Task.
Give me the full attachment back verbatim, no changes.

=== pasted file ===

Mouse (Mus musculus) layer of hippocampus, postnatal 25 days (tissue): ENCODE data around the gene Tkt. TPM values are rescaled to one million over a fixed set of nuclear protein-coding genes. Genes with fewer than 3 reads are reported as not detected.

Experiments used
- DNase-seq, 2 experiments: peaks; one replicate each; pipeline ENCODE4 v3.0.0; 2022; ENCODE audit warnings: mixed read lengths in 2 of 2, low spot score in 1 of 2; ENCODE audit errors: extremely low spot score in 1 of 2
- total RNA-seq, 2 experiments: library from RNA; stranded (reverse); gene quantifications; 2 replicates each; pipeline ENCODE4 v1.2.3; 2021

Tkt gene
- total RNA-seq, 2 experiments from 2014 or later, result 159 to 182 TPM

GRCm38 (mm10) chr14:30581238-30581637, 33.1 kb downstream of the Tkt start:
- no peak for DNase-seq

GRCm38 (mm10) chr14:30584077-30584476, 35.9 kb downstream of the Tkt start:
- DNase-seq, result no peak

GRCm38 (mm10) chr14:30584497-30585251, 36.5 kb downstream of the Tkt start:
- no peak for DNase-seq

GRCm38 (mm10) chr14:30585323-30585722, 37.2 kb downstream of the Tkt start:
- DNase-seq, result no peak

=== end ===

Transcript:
Mouse (Mus musculus) layer of hippocampus, postnatal 25 days (tissue): ENCODE data around the gene Tkt. TPM values are rescaled to one million over a fixed set of nuclear protein-coding genes. Genes with fewer than 3 reads are reported as not detected.

Experiments used
- DNase-seq, 2 experiments: peaks; one replicate each; pipeline ENCODE4 v3.0.0; 2022; ENCODE audit warnings: mixed read lengths in 2 of 2, low spot score in 1 of 2; ENCODE audit errors: extremely low spot score in 1 of 2
- total RNA-seq, 2 experiments: library from RNA; stranded (reverse); gene quantifications; 2 replicates each; pipeline ENCODE4 v1.2.3; 2021

Tkt gene
- total RNA-seq, 2 experiments from 2014 or later, result 159 to 182 TPM

GRCm38 (mm10) chr14:30581238-30581637, 33.1 kb downstream of the Tkt start:
- no peak for DNase-seq

GRCm38 (mm10) chr14:30584077-30584476, 35.9 kb downstream of the Tkt start:
- DNase-seq, result no peak

GRCm38 (mm10) chr14:30584497-30585251, 36.5 kb downstream of the Tkt start:
- no peak for DNase-seq

GRCm38 (mm10) chr14:30585323-30585722, 37.2 kb downstream of the Tkt start:
- DNase-seq, result no peak